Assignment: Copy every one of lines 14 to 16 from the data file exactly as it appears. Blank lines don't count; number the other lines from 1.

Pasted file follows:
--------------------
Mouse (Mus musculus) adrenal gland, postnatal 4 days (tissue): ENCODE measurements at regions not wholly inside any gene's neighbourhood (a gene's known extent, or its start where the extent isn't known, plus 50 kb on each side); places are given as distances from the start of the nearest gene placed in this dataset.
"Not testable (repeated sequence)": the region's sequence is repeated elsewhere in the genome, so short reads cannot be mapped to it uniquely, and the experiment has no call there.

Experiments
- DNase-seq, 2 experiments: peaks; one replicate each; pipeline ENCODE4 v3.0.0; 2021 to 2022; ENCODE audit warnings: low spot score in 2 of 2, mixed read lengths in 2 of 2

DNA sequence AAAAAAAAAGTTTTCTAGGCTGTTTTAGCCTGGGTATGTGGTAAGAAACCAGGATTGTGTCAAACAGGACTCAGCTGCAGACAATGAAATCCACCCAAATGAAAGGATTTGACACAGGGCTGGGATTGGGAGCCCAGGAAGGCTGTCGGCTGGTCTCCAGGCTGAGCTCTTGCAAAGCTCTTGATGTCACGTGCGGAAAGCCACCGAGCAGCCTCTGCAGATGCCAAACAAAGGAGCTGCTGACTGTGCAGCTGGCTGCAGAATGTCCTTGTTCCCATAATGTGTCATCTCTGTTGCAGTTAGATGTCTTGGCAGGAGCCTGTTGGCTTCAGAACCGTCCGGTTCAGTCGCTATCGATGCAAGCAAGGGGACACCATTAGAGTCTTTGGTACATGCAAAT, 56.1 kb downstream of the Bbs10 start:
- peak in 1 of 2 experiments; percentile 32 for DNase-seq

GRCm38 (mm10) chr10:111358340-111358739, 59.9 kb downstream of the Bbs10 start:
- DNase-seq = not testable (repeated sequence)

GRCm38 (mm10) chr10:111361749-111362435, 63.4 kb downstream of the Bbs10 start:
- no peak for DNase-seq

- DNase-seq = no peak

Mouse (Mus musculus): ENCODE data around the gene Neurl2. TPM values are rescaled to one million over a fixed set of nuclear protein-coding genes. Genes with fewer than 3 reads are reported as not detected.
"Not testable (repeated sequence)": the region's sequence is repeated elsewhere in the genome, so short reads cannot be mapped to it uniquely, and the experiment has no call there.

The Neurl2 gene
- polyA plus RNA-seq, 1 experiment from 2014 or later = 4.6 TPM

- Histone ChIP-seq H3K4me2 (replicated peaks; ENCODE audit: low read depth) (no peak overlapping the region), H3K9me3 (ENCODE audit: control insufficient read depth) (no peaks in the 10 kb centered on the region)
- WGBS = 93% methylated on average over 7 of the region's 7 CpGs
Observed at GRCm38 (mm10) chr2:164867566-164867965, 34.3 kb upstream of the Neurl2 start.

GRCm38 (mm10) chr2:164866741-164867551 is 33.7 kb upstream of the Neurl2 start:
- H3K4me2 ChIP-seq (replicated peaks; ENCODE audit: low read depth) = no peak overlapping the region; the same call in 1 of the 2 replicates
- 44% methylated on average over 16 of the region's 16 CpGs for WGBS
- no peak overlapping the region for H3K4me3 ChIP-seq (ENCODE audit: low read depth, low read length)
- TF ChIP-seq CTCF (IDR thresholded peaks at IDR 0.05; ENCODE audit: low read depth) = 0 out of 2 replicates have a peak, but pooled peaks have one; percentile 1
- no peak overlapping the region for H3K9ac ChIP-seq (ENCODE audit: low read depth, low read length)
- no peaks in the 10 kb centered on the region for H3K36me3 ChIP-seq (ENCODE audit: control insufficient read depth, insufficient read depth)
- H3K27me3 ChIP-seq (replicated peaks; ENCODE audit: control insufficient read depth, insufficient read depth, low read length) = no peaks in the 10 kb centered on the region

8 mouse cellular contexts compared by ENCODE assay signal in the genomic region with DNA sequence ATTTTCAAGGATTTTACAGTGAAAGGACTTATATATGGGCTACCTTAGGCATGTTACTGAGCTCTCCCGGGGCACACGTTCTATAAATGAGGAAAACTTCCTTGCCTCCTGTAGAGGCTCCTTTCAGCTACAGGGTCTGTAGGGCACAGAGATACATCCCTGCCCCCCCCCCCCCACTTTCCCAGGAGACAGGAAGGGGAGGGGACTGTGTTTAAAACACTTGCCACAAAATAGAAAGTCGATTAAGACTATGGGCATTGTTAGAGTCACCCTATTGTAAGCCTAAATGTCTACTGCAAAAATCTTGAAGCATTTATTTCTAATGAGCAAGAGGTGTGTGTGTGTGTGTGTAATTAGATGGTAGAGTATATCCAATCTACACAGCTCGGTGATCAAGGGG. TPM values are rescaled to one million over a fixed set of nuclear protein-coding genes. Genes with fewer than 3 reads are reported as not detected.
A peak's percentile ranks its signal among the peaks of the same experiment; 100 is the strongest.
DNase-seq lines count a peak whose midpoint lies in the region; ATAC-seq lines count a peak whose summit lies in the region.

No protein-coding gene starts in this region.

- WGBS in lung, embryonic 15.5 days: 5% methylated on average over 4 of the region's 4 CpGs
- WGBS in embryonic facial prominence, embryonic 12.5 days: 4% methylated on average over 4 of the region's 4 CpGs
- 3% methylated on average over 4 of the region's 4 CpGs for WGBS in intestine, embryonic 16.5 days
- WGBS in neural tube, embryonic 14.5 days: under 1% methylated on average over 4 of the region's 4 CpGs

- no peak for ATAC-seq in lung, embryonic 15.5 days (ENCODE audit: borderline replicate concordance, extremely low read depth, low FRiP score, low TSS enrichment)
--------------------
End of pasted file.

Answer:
The Neurl2 gene
- polyA plus RNA-seq, 1 experiment from 2014 or later = 4.6 TPM

- Histone ChIP-seq H3K4me2 (replicated peaks; ENCODE audit: low read depth) (no peak overlapping the region), H3K9me3 (ENCODE audit: control insufficient read depth) (no peaks in the 10 kb centered on the region)